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      An update on the pharmacological management of female sexual dysfunction

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      Expert Opinion on Pharmacotherapy

      Informa Healthcare

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          Most cited references 96

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          Oxytocin: the great facilitator of life.

          Oxytocin (Oxt) is a nonapeptide hormone best known for its role in lactation and parturition. Since 1906 when its uterine-contracting properties were described until 50 years later when its sequence was elucidated, research has focused on its peripheral roles in reproduction. Only over the past several decades have researchers focused on what functions Oxt might have in the brain, the subject of this review. Immunohistochemical studies revealed that magnocellular neurons of the hypothalamic paraventricular and supraoptic nuclei are the neurons of origin for the Oxt released from the posterior pituitary. Smaller cells in various parts of the brain, as well as release from magnocellular dendrites, provide the Oxt responsible for modulating various behaviors at its only identified receptor. Although Oxt is implicated in a variety of "non-social" behaviors, such as learning, anxiety, feeding and pain perception, it is Oxt's roles in various social behaviors that have come to the fore recently. Oxt is important for social memory and attachment, sexual and maternal behavior, and aggression. Recent work implicates Oxt in human bonding and trust as well. Human disorders characterized by aberrant social interactions, such as autism and schizophrenia, may also involve Oxt expression. Many, if not most, of Oxt's functions, from social interactions (affiliation, aggression) and sexual behavior to eventual parturition, lactation and maternal behavior, may be viewed as specifically facilitating species propagation.
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            Androgen production in women.

             Henry Burger (2002)
            To describe the sources, production rates, circulating concentrations, and regulatory mechanisms of the major androgen precursors and androgens in women. Review of the major published literature. Quantitatively, women secrete greater amounts of androgen than of estrogen. The major circulating steroids generally classified as androgens include dehydroepiandrosterone sulphate (DHEAS), dehydroepiandrosterone (DHEA), androstenedione (A), testosterone (T), and dihydrotestosterone in descending order of serum concentration, though only the latter two bind the androgen receptor. The other three steroids are better considered as pro-androgens. Dehydroepiandrosterone is primarily an adrenal product, regulated by adrenocorticotropic hormone (ACTH) and acting as a precursor for the peripheral synthesis of more potent androgens. Dehydroepiandrosterone is produced by both the ovary and adrenal, as well as being derived from circulating DHEAS. Androstenedione and testosterone are products of the ovary and the adrenal. Testosterone circulates both in its free form, and bound to protein including albumin and sex steroid hormone-binding globulin (SHBG), the levels of which are an important determinant of free testosterone concentration. The postmenopausal ovary is an androgen-secreting organ and the levels of testosterone are not directly influenced by the menopausal transition or the occurrence of menopause. Dihydrotestosterone (DHT) is primarily a peripheral product of testosterone metabolism. Severe androgen deficiency occurs in hypopituitarism, but other causes may lead to androgen deficiency, including Addison's disease, corticosteroid therapy, chronic illness, estrogen replacement (leads to elevated SHBG and, therefore, low free testosterone), premenopausal ovarian failure, or oophorectomy.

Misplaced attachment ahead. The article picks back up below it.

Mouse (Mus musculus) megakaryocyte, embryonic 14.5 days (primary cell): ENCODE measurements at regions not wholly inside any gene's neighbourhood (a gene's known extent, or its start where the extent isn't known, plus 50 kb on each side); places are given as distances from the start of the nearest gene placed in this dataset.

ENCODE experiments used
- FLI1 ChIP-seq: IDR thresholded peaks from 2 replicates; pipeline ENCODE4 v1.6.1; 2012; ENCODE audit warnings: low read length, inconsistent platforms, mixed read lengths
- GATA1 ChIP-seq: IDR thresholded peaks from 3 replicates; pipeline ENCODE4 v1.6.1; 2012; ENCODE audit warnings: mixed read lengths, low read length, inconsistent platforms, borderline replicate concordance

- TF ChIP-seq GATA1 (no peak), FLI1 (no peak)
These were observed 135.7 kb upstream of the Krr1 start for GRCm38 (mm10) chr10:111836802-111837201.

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              Plasma oxytocin increases in the human sexual response.

              The purpose of this study was to determine whether plasma oxytocin (OT) levels change during human sexual responses and, if so, to demonstrate the temporal pattern of change. Plasma OT levels were measured by RIA before, during, and after private self-stimulation to orgasm in normal men (n = 9) and women (n = 13). Blood samples were collected continuously through indwelling venous catheters. The subjects pressed a signal to indicate the start and finish of orgasm/ejaculation. Objective assessment of sexual arousal and orgasm was obtained by measuring blood-pulse amplitude and electromyographic activity, recorded continuously throughout testing from an anal device containing a photoplethysmograph and electromyograph electrodes connected to a polygraph located in an adjacent room. These measures allowed collection of data from men and women of changes in blood flow and muscle activity in the lower pelvic/pubic area. Plasma OT levels increased during sexual arousal in both women and men and were significantly higher during orgasm/ejaculation than during prior baseline testing. We suggest that the temporal pattern of secretion could be related to smooth muscle contractions of the reproductive system during orgasm.
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                Author and article information

                Journal
                Expert Opinion on Pharmacotherapy
                Expert Opinion on Pharmacotherapy
                Informa Healthcare
                1465-6566
                1744-7666
                September 18 2012
                September 18 2012
                October 2012
                : 13
                : 15
                : 2131-2142
                Article
                10.1517/14656566.2012.725046
                © 2012

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